Capital Partners 111 fund in Decem- ber with $1.58 billion of capital under commitment. Mezz is undoubtedly a necessary part of the structure of current deals. In fact, it is so important that many equity sponsors have raised their own mezzanine funds. Endeavour Capital, a lower middle market firm, is trying to raise between $200 million and $300 million for Endeavour Structured Eq- uity and Mezzanine Fund I LP, which would finance deals sponsored by En- deavour and other firms. KRG Capital Partners, meanwhile, is in the market with a $200 mil-

lion mezz fund, which would be

used to finance its own deals. Other firms such as The Audax Group, Summit Partners and TA Associates have

always

raised

mezz funds, al-

though

some,

seeing a lot of deal activity in general, and mezz deals in particular have been few and far be- tween."

Indeed, prior to September 2008, Tower Square III had already com- pleted 13 transactions and deployed 11% of its capital under management. Since then the fund has only com- pleted one transaction, with three in the pipeline. The bottom line is that senior lenders need to start lending again before mezz players can make any kind of headway. "Regular people can't even get mortgages; how is a leveraged buyout supposed to be completed?" one lend- er asked. "We need the entire lending market to start running well again, but who knows exactly when that will happen." While tew will guess as to when the credit markets will loosen up, commercial banks weren't created for long term CDs. Eventually, when the remaining banks regain their appetite for risk, the mezzanine market will be positioned to benefit. "There's a lot of private equity money on the sidelines. Senior lend- ing will come back, purchase price multiples will come down, and mezz will do better," Steuerman said. For now, however, it's a renaissance delayed. —Danielle Fugazy, M&A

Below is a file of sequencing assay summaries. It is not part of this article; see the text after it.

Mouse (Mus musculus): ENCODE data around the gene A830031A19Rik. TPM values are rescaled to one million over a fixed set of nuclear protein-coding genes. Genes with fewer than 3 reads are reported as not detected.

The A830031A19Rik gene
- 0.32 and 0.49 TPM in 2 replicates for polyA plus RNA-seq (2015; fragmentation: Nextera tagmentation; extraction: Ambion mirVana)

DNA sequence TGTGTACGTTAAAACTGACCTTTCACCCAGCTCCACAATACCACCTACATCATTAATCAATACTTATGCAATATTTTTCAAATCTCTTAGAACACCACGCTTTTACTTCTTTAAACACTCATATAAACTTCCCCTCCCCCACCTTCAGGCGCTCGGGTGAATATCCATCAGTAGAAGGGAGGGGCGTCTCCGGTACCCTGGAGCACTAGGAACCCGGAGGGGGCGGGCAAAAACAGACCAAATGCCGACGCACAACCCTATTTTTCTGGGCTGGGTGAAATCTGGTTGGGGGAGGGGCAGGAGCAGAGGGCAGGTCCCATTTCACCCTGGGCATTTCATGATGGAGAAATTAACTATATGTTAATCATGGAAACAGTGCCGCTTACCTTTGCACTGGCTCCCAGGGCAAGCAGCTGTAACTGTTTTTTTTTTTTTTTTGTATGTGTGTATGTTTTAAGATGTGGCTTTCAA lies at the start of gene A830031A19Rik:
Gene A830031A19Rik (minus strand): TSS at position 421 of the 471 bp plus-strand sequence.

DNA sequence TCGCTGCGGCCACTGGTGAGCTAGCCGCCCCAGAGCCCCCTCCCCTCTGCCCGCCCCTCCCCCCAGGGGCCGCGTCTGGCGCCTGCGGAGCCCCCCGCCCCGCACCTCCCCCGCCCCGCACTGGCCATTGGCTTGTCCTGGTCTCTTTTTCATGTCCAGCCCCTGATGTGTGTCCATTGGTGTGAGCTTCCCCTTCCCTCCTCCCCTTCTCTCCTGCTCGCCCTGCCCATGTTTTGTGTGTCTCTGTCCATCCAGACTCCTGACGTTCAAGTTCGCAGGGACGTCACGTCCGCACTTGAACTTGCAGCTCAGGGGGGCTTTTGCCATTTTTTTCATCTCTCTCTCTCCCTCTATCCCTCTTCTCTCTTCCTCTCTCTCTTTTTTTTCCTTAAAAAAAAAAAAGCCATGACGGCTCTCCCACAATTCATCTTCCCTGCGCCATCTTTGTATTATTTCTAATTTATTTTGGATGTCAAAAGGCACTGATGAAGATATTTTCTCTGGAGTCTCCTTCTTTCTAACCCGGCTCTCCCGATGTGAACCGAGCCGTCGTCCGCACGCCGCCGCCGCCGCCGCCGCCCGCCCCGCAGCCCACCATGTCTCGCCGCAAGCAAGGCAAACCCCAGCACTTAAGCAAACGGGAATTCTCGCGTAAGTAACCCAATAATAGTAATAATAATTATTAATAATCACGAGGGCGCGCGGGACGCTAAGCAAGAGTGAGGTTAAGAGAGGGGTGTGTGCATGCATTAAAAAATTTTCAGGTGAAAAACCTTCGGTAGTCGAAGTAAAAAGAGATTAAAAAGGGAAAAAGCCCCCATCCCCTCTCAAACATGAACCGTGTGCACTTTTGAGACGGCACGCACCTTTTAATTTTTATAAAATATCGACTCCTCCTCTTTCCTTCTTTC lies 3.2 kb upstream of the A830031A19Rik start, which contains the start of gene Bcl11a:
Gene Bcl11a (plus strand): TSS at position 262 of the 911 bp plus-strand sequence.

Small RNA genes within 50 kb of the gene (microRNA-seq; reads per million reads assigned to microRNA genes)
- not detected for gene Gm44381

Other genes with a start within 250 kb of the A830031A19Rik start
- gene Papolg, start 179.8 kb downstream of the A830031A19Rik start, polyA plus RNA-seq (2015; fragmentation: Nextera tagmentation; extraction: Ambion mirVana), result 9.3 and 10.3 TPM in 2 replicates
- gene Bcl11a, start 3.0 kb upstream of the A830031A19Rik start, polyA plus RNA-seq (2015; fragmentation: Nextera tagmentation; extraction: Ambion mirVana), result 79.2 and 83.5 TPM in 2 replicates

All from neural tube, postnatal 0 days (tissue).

'The senior lenders aren't being very aggressive at all; we will be here to fill the gap. "

the current envi- ronment bears a re- semblance to other periods in the market's history. "This is the same thing we experienced in 1999 through 2001, when firms want-

ed to patch a deal together to avoid the cost of mezz," said Michael Hermsen, a managing director with Babson Capital Management.

Hermsen, however, does not con-

such as Audax, won't invest alongside their equity vehicles. While the mezz market remains stagnant going into 2009, it has shown signs of life at times during the credit crisis. In the early part of last year, for instance, when the second-lien market crumbled and BDCs began showing

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January 12, 2009